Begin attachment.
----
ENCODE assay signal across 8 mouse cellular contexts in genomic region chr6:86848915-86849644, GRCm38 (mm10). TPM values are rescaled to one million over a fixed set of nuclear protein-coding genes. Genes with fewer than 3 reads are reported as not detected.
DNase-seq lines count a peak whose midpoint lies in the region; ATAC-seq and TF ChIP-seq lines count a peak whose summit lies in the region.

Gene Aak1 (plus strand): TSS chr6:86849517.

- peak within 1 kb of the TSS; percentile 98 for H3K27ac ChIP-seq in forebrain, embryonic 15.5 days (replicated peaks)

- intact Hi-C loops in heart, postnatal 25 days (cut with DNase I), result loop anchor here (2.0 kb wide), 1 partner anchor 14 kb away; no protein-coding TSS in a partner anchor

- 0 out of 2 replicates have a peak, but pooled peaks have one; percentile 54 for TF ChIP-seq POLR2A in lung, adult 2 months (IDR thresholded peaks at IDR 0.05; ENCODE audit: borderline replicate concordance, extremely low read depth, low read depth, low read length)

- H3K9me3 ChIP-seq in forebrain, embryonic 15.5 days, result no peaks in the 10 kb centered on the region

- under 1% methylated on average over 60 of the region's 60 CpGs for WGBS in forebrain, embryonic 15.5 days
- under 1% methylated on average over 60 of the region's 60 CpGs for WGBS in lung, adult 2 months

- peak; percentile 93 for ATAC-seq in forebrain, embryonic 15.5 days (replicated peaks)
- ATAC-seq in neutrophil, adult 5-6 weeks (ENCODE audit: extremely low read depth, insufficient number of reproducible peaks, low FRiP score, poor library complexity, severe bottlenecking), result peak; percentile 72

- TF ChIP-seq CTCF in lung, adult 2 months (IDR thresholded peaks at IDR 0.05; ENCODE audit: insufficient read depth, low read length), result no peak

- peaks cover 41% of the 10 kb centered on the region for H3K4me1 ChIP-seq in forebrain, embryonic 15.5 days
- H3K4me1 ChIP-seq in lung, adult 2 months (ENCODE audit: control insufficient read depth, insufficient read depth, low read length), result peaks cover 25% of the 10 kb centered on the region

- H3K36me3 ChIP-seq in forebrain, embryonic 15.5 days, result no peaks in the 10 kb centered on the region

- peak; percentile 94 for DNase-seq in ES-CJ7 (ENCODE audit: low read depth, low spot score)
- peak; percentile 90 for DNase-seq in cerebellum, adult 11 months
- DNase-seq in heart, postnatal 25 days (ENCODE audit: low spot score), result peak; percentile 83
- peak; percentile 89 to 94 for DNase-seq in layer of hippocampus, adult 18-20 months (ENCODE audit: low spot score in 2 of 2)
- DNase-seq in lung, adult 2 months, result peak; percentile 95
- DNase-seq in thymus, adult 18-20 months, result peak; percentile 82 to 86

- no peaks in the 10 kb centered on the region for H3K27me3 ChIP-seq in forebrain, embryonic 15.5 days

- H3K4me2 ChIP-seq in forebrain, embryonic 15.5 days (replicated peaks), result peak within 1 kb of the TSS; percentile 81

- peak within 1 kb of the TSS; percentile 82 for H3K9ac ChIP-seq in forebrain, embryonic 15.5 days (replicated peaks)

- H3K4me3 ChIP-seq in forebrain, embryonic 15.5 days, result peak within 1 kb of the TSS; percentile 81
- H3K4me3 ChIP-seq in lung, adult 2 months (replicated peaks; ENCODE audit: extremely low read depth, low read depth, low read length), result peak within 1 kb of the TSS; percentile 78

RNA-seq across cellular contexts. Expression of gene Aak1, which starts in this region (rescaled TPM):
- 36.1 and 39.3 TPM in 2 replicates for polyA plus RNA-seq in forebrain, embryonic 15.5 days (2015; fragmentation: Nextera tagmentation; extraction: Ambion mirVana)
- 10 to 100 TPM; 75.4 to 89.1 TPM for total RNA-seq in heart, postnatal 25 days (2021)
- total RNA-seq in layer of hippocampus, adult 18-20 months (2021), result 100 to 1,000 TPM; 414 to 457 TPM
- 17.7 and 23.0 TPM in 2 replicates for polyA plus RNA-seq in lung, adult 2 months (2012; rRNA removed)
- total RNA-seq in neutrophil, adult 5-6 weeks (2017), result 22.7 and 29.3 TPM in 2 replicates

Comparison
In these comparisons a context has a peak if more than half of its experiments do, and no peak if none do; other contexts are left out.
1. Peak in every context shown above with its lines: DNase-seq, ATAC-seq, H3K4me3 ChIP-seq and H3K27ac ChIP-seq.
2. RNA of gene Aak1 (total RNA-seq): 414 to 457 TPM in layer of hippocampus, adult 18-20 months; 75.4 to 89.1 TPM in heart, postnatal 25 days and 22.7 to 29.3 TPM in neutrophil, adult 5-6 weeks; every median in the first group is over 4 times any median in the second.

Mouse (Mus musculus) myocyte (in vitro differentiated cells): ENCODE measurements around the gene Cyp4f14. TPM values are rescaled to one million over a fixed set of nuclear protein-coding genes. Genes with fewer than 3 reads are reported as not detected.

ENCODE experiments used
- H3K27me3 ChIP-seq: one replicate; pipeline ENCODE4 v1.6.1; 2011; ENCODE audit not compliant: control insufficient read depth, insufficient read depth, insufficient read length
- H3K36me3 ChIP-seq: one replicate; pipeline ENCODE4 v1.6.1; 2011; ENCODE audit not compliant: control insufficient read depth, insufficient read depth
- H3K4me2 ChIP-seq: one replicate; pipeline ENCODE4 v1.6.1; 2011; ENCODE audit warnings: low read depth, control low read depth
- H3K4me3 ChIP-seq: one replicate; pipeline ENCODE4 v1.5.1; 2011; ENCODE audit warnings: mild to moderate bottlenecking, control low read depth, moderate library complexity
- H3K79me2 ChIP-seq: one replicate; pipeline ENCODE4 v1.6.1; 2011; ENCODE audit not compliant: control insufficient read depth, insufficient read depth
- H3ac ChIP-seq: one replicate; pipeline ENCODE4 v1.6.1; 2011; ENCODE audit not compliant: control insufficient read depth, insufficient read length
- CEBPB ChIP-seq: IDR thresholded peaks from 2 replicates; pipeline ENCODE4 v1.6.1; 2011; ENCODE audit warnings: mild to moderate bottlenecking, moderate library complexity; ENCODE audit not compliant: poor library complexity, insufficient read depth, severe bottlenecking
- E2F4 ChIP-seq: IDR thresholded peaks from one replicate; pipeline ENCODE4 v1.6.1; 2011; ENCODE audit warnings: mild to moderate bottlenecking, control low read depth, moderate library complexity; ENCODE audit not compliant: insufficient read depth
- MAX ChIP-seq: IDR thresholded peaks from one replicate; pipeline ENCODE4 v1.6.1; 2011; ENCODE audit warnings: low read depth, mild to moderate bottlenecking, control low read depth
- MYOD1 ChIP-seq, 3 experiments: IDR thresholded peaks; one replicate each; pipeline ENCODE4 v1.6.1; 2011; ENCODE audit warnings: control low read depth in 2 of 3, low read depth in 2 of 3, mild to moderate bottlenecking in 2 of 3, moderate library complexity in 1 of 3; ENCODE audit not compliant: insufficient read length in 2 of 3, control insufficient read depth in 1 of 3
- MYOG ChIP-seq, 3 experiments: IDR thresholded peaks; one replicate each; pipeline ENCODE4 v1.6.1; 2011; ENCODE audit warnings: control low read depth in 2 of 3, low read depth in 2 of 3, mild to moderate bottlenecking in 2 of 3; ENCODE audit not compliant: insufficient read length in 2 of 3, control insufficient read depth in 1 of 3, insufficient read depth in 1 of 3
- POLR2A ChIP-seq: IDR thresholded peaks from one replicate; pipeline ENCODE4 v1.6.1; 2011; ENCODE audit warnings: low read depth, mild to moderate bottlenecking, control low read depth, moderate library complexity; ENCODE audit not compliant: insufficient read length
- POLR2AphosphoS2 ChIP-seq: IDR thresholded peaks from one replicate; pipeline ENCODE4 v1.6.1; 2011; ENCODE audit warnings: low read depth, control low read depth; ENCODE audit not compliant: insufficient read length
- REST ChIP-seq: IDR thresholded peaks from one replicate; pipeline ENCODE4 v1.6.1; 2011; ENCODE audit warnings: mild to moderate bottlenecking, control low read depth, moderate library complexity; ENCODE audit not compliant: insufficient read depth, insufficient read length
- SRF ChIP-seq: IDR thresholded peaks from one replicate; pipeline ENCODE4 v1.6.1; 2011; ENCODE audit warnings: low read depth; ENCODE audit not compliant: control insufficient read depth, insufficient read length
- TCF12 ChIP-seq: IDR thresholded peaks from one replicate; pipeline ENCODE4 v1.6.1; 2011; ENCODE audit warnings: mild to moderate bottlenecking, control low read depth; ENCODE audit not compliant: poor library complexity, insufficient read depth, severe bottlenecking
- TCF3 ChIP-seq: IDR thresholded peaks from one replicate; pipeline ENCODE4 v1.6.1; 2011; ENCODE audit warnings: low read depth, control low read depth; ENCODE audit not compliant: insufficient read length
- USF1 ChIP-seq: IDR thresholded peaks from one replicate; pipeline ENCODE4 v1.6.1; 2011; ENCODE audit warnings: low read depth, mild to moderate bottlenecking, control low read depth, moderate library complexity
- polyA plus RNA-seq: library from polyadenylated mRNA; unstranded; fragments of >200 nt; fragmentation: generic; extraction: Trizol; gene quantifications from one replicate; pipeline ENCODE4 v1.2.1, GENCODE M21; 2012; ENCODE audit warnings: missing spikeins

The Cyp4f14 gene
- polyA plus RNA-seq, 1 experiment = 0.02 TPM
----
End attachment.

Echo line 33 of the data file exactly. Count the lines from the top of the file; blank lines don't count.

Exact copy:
Comparison